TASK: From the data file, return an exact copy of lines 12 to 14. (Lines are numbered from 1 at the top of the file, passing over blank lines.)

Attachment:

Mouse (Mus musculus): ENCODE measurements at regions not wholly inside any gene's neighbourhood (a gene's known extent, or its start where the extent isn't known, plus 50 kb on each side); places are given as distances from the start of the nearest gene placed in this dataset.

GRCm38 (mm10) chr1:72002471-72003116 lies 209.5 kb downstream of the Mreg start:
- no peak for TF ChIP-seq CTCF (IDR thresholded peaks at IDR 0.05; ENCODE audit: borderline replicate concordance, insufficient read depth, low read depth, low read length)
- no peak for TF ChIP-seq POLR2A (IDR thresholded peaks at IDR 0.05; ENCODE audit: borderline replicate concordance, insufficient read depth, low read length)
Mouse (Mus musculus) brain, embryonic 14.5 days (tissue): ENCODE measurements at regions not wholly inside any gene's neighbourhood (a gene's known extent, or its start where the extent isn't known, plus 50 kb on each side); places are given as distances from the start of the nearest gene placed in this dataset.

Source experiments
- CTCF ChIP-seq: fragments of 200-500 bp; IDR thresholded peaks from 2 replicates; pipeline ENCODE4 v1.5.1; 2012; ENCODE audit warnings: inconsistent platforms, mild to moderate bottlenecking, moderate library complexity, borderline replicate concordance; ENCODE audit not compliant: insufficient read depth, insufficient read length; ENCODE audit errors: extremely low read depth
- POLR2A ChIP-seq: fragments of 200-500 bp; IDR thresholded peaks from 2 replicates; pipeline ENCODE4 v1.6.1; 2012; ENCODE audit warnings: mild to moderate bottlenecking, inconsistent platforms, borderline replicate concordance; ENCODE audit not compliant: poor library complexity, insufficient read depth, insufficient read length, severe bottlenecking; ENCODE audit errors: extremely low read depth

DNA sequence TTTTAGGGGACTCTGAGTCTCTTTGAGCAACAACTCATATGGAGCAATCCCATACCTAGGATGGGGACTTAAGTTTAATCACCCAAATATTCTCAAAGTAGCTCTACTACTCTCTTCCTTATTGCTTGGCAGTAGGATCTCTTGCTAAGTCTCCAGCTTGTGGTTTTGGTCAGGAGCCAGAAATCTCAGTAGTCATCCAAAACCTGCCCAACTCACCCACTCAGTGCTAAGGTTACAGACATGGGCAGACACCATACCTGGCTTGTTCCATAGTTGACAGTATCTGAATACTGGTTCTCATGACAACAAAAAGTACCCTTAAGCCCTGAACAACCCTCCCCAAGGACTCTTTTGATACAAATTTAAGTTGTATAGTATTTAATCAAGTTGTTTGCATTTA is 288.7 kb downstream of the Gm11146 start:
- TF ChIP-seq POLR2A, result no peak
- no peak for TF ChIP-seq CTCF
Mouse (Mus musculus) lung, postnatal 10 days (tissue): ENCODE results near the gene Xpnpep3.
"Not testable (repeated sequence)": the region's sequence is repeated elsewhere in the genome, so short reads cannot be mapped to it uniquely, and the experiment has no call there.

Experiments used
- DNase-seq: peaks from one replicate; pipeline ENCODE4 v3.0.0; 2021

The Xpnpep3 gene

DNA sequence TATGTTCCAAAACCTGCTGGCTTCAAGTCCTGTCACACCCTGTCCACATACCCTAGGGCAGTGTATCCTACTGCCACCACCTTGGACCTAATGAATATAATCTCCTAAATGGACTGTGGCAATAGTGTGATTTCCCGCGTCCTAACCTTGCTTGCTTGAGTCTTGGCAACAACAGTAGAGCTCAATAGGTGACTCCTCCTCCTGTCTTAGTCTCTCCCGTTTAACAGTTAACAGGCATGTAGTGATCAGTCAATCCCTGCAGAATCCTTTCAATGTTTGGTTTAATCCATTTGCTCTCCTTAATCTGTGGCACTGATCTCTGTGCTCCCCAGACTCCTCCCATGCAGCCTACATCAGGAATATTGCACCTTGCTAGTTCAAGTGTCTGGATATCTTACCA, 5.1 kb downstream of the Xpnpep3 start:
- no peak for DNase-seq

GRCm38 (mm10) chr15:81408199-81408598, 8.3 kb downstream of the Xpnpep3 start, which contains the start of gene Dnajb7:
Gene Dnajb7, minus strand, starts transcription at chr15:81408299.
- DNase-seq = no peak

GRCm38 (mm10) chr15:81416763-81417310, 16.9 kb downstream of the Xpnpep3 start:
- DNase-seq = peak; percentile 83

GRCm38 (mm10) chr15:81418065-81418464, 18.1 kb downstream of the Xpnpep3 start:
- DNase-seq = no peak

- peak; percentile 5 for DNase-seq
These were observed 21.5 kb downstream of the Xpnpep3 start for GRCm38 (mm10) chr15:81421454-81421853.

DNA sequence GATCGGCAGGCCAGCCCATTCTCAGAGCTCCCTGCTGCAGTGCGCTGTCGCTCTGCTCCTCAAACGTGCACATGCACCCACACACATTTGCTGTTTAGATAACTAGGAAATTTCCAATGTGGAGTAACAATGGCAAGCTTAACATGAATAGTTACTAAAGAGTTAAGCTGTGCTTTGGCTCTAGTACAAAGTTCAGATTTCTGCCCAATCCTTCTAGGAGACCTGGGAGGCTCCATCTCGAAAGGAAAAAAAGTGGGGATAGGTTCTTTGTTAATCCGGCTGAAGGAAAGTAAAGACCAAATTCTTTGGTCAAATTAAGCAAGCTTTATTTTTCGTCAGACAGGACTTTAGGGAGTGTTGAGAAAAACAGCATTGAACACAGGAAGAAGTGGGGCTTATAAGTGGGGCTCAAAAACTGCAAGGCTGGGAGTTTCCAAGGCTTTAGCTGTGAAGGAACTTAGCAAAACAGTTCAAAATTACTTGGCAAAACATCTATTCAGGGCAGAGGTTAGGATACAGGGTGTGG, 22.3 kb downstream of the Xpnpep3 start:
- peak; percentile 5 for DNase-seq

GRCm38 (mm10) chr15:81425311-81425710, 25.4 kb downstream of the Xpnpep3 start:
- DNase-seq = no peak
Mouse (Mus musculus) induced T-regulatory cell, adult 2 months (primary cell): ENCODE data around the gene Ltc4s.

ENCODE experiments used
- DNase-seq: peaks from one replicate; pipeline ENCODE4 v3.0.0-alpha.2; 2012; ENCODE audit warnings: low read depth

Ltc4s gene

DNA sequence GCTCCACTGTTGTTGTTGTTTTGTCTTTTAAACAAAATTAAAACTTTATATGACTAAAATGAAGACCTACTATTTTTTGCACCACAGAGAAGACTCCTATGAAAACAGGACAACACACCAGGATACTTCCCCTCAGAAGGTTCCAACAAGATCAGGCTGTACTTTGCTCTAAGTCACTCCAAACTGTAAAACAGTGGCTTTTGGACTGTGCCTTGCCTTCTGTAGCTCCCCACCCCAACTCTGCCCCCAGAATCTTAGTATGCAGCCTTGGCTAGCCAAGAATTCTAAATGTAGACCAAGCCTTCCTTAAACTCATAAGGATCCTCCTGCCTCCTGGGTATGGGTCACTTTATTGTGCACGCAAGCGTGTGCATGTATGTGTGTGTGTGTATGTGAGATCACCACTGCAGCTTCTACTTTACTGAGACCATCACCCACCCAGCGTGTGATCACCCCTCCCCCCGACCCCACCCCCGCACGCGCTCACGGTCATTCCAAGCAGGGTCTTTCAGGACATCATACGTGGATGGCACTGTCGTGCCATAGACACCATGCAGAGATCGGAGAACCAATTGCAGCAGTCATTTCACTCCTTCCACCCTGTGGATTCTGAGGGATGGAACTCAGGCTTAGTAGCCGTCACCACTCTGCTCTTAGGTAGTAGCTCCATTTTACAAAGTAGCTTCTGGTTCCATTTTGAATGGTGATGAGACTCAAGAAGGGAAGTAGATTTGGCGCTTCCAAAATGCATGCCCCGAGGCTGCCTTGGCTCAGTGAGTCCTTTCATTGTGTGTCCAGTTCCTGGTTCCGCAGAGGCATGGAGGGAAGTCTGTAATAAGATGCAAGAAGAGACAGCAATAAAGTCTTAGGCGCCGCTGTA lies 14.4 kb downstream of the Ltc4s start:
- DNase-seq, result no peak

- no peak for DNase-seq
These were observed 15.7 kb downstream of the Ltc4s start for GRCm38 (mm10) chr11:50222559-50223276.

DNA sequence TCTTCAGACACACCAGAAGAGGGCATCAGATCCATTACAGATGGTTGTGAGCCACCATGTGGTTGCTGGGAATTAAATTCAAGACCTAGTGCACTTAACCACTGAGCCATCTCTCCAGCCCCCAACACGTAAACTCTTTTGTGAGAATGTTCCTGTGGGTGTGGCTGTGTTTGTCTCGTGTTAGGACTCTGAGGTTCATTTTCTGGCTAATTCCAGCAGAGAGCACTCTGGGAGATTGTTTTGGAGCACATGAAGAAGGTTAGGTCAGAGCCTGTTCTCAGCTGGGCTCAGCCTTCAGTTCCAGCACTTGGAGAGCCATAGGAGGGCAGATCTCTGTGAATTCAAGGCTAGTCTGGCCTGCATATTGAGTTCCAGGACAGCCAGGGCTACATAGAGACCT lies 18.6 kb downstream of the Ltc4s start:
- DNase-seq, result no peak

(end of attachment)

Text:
Mouse (Mus musculus) lung, postnatal 10 days (tissue): ENCODE results near the gene Xpnpep3.
"Not testable (repeated sequence)": the region's sequence is repeated elsewhere in the genome, so short reads cannot be mapped to it uniquely, and the experiment has no call there.

Experiments used